A permit to work defines the hazards and isolations that are associated with work activities. When you create permits to work, you provide the details with which the permit is associated. You ensure that permits to work are ready to be issued. Optionally, you can hold toolbox talks to communicate the safety aspects of the work activities.

About this task
When you create a permit to work, you must evaluate the hazards that are involved in completing the work that is associated with that permit. You can also define the conditions for work.

In addition to creating permits to work from the Permit to Work application, you can create permits to work from the Work Order Tracking application and from the Drilling and Completion application.

Assets or locations are isolated to allow work to be carried out without hazards for personnel. Procedures are followed to contain an asset or a location before an authorized person can work on it. For example, you can specify that an asset is isolated from a potentially hazardous source of energy. When the work is complete, the steps that were taken to isolate that asset are removed so that the asset can be returned to production.

Procedure

  1. In the Permit and Certificate Types application, define a permit or certificate type to associate with this permit to work. Use the rich text editor of the Long Description field to assign a color and a font size to the text. You can assign a different color to highlight the type of permit or certificate. The highlighted text displays in the Permit Header field of the Permit to Work application.
  2. In the People application, authorize qualified, active personnel to conduct gas tests and to record emissions.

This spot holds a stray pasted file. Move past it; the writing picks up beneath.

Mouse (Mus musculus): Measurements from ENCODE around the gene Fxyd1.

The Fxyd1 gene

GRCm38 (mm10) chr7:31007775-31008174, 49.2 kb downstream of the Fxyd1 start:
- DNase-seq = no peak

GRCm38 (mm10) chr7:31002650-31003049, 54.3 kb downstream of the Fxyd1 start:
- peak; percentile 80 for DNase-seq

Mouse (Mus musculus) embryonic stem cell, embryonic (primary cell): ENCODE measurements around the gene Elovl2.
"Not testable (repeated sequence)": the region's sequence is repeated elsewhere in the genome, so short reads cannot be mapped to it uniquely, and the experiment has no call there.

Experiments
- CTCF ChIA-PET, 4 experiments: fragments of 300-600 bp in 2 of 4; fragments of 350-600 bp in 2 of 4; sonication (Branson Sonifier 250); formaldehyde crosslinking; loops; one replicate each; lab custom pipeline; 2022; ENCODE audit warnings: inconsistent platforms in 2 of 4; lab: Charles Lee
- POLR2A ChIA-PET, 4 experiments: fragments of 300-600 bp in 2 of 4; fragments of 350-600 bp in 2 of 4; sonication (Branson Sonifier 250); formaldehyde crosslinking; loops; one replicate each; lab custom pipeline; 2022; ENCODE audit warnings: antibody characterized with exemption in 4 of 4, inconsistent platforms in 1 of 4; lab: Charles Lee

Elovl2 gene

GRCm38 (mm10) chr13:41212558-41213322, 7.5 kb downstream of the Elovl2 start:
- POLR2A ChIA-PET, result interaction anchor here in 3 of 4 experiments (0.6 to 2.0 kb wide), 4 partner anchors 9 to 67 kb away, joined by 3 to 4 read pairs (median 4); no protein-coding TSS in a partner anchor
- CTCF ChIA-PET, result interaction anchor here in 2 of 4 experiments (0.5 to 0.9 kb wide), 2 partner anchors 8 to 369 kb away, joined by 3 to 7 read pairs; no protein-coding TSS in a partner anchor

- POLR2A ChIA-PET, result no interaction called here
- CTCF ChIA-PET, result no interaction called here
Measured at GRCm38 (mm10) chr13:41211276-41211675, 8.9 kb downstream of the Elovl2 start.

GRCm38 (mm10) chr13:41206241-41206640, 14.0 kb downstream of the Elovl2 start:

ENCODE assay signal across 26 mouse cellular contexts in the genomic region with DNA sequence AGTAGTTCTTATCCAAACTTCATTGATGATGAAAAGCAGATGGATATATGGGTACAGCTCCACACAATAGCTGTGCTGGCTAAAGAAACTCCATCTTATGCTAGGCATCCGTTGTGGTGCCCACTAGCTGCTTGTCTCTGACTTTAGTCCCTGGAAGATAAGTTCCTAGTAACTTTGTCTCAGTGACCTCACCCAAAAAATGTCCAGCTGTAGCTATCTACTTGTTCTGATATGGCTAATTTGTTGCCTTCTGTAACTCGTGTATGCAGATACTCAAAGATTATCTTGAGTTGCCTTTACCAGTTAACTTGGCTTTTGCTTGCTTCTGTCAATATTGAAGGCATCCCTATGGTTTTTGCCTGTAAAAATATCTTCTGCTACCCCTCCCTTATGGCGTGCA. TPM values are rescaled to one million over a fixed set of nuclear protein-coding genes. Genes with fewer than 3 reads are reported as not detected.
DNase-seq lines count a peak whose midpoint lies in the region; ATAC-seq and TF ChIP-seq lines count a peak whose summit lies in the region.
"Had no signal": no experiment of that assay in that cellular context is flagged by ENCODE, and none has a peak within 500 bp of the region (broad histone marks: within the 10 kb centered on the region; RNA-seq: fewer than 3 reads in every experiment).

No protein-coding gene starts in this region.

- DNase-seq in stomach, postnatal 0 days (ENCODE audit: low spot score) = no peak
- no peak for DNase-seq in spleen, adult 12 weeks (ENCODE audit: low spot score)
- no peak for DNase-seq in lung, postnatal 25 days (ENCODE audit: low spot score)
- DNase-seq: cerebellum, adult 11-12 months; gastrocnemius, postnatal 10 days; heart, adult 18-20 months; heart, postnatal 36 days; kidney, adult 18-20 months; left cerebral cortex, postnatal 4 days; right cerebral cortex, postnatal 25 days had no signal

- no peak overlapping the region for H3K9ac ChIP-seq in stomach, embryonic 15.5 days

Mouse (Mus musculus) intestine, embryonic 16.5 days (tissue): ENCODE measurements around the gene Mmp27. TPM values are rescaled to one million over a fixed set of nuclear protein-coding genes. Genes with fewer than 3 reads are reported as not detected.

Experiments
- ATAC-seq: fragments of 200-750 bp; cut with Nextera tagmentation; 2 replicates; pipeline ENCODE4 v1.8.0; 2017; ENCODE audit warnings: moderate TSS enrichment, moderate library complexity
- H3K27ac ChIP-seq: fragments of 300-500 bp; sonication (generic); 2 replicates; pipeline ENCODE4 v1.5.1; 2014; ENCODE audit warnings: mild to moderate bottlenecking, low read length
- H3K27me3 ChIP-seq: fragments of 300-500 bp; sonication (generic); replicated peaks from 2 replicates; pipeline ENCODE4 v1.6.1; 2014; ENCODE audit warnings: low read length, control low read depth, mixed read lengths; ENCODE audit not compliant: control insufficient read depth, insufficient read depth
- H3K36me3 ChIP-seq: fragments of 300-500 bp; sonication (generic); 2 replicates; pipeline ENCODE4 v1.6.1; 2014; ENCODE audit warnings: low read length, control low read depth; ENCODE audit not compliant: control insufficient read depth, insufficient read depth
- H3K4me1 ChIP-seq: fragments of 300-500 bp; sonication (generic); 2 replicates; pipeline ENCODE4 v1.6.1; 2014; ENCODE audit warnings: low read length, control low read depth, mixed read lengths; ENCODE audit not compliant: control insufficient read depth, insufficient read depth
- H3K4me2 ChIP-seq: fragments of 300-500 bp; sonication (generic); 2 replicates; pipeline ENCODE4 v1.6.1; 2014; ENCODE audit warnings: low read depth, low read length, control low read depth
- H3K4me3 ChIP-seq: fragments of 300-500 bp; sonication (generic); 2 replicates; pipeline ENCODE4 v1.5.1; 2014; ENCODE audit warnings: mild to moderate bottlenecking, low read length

3. In the Risk Assessment application, identify the hazards that are associated with work operations and assess their risks. Hazard records must belong to the same organization as the permit to work.
  4. In the Permit to Work application, click New Permit to Work on the toolbar.
  5. On the Permit to Work tab, specify the beginning and end dates and times, the permit level, and the site for the permit to work.
  6. Specify the asset and location details that are associated with the permit to work. If a permit to work is associated with a work order, the asset and location fields are populated from the work order.
  7. Specify the task details. If the certificate type is an isolation certificate, specify the type of isolation specialization that is required, and the reason for the isolation.
  8. On the Hazards and Isolations tab, specify the risk assessment, the gas testing details, the conditions for work, the isolations, and the hazardous materials.
  9. Save the record.

Ensuring that permits to work are ready to be issued

Verifying the conditions that are associated with permits to work

A toolbox talk is a safety presentation that is given to inform employees about safety procedures. You can also use toolbox talks to verify the conditions that are associated with the work activities. You record the attendees.

Before you begin